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    1. Ruthy, stay warm!!! It's 20 degrees here right now. Pretty cold for us! What's the temp there? How much snow do you have?

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    2. Oh my gosh, the weather has been so weird this year. Lucky for me because it has meant unseasonably warm temps!

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    3. Hi Ruth:

      Polar Vortex?

      Humbug!

      Think Sedona Vortex!

      https://visitsedona.com/spiritual-wellness/what-is-a-vortex/

      Experience existence on a higher plain.


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  4. Angela, welcome back! Thank you for this great post! I love your example of choosing settings where there are a lot of negative emotions to push the character to face his/her problems. (ie. the drive to the airport or the playground where his mom used to take him.) Such a great reminder to use this as writers!

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    1. Happy to be here, Missy! Putting just a bit of extra thought in where an important story moment should take place always pays off!

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  5. Thanks for this insightful post - another layer to add to create a better reader experience! Your collection of reference books keep popping up in my "recommended reads" on my Kobo ereader. After reading your post, i will have to agree with Kobo's assessment! Thanks again Lee-Ann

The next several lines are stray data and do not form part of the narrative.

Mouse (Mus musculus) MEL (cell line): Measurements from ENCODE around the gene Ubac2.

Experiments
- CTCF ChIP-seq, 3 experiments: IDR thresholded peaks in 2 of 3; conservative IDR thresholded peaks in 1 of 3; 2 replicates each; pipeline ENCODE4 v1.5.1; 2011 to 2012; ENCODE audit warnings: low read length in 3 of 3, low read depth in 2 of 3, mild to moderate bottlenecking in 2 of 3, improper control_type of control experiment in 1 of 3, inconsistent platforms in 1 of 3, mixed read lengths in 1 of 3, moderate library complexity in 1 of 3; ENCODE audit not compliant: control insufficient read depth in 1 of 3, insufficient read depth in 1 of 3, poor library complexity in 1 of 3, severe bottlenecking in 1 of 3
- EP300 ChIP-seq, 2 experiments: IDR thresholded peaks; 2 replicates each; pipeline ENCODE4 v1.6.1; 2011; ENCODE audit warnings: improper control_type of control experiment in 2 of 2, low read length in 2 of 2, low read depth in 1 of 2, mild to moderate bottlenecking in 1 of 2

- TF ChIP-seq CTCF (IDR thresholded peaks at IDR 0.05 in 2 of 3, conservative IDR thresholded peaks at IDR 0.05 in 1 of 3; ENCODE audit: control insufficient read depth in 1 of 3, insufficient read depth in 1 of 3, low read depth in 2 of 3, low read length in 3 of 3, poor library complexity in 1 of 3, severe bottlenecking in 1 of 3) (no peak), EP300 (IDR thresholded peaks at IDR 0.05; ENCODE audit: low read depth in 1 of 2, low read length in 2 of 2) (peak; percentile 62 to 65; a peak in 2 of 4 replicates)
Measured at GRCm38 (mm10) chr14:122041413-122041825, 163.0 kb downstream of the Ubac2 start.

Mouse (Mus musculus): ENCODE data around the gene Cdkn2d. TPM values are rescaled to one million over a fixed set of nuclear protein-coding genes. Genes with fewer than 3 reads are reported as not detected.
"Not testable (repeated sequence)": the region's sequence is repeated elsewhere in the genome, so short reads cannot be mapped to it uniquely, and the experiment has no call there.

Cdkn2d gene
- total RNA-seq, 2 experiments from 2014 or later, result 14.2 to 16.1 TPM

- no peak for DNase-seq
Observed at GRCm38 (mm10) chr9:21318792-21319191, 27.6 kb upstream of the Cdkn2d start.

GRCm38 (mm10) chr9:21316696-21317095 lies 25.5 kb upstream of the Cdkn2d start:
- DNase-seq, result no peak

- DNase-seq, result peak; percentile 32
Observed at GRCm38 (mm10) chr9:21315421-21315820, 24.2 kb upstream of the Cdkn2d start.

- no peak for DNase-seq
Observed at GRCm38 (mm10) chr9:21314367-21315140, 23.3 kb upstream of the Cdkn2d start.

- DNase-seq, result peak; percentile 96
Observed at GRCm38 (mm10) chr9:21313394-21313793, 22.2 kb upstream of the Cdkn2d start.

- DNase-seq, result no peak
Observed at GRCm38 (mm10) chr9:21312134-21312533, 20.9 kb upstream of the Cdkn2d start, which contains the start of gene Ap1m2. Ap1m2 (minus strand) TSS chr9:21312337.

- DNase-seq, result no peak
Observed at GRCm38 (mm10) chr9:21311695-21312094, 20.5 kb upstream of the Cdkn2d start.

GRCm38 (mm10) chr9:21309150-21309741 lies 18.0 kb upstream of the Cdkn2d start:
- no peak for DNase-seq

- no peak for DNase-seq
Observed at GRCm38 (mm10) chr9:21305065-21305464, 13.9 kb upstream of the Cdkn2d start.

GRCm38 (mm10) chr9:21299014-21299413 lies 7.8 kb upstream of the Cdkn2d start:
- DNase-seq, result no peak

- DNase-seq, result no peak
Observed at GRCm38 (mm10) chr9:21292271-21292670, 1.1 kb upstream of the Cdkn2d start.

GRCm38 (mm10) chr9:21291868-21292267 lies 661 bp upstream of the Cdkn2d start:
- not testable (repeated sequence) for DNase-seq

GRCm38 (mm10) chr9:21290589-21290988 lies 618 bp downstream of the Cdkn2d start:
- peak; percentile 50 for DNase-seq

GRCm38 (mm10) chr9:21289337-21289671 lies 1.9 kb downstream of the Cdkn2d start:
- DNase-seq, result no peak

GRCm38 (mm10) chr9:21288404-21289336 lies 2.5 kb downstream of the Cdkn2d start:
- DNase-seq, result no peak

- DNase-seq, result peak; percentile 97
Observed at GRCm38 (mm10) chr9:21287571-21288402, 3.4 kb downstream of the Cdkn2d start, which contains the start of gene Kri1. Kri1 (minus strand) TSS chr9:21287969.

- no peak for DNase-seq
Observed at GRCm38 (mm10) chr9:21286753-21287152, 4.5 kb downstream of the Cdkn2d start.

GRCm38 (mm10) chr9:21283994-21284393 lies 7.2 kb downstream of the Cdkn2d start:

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    1. Lee-Ann, I have several of their books and use them regularly! They're excellent writer helps!

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    2. Well that is cool to know about Kobo! Thanks for passing that on. Glad you enjoyed this post :)

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  6. Hey, everyone, please check in and let us know how your weather is! I hope you're staying safe and warm!

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    1. It's horrible here. I'm getting a lot done, writing and even housework, because I HARDLY EVER LEAVE THE HOUSE.

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    2. Goodness, Kathy!! I'm sorry you're snowed in. At least you're getting some writing time! But I hope you have enough food, etc.